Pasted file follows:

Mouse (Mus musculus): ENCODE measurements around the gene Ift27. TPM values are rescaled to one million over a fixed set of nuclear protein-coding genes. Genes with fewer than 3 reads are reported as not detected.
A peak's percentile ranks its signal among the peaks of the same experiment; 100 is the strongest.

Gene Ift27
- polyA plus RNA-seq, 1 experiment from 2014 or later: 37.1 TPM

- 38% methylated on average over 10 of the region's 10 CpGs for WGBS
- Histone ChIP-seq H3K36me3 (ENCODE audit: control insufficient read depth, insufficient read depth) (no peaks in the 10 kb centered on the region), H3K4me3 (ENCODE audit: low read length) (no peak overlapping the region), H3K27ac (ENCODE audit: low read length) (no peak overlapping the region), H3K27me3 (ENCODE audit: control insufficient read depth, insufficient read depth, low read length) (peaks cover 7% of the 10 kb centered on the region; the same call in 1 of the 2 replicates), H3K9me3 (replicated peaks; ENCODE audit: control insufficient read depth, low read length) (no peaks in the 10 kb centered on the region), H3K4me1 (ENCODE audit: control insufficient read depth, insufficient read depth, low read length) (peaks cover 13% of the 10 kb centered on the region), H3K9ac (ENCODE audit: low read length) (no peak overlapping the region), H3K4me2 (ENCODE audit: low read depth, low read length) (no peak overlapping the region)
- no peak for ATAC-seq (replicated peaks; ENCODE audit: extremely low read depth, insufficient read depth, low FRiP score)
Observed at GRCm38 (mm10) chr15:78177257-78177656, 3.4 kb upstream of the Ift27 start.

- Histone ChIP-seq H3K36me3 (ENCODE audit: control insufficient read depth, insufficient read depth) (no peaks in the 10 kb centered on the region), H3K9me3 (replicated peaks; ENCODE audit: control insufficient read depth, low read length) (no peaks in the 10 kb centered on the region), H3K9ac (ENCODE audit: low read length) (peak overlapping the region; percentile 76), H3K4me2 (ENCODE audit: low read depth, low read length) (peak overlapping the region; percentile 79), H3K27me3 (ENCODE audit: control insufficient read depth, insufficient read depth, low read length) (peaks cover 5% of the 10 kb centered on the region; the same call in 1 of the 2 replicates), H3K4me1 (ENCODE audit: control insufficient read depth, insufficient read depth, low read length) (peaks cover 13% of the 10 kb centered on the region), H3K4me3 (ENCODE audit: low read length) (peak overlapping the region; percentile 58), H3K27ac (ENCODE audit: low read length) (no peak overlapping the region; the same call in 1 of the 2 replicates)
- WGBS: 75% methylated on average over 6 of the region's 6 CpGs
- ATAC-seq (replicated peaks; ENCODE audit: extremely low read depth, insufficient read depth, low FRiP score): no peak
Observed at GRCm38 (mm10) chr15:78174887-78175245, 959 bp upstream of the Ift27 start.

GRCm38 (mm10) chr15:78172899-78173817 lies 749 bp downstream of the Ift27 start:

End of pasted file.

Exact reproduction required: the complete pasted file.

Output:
Mouse (Mus musculus): ENCODE measurements around the gene Ift27. TPM values are rescaled to one million over a fixed set of nuclear protein-coding genes. Genes with fewer than 3 reads are reported as not detected.
A peak's percentile ranks its signal among the peaks of the same experiment; 100 is the strongest.

Gene Ift27
- polyA plus RNA-seq, 1 experiment from 2014 or later: 37.1 TPM

- 38% methylated on average over 10 of the region's 10 CpGs for WGBS
- Histone ChIP-seq H3K36me3 (ENCODE audit: control insufficient read depth, insufficient read depth) (no peaks in the 10 kb centered on the region), H3K4me3 (ENCODE audit: low read length) (no peak overlapping the region), H3K27ac (ENCODE audit: low read length) (no peak overlapping the region), H3K27me3 (ENCODE audit: control insufficient read depth, insufficient read depth, low read length) (peaks cover 7% of the 10 kb centered on the region; the same call in 1 of the 2 replicates), H3K9me3 (replicated peaks; ENCODE audit: control insufficient read depth, low read length) (no peaks in the 10 kb centered on the region), H3K4me1 (ENCODE audit: control insufficient read depth, insufficient read depth, low read length) (peaks cover 13% of the 10 kb centered on the region), H3K9ac (ENCODE audit: low read length) (no peak overlapping the region), H3K4me2 (ENCODE audit: low read depth, low read length) (no peak overlapping the region)
- no peak for ATAC-seq (replicated peaks; ENCODE audit: extremely low read depth, insufficient read depth, low FRiP score)
Observed at GRCm38 (mm10) chr15:78177257-78177656, 3.4 kb upstream of the Ift27 start.

- Histone ChIP-seq H3K36me3 (ENCODE audit: control insufficient read depth, insufficient read depth) (no peaks in the 10 kb centered on the region), H3K9me3 (replicated peaks; ENCODE audit: control insufficient read depth, low read length) (no peaks in the 10 kb centered on the region), H3K9ac (ENCODE audit: low read length) (peak overlapping the region; percentile 76), H3K4me2 (ENCODE audit: low read depth, low read length) (peak overlapping the region; percentile 79), H3K27me3 (ENCODE audit: control insufficient read depth, insufficient read depth, low read length) (peaks cover 5% of the 10 kb centered on the region; the same call in 1 of the 2 replicates), H3K4me1 (ENCODE audit: control insufficient read depth, insufficient read depth, low read length) (peaks cover 13% of the 10 kb centered on the region), H3K4me3 (ENCODE audit: low read length) (peak overlapping the region; percentile 58), H3K27ac (ENCODE audit: low read length) (no peak overlapping the region; the same call in 1 of the 2 replicates)
- WGBS: 75% methylated on average over 6 of the region's 6 CpGs
- ATAC-seq (replicated peaks; ENCODE audit: extremely low read depth, insufficient read depth, low FRiP score): no peak
Observed at GRCm38 (mm10) chr15:78174887-78175245, 959 bp upstream of the Ift27 start.

GRCm38 (mm10) chr15:78172899-78173817 lies 749 bp downstream of the Ift27 start: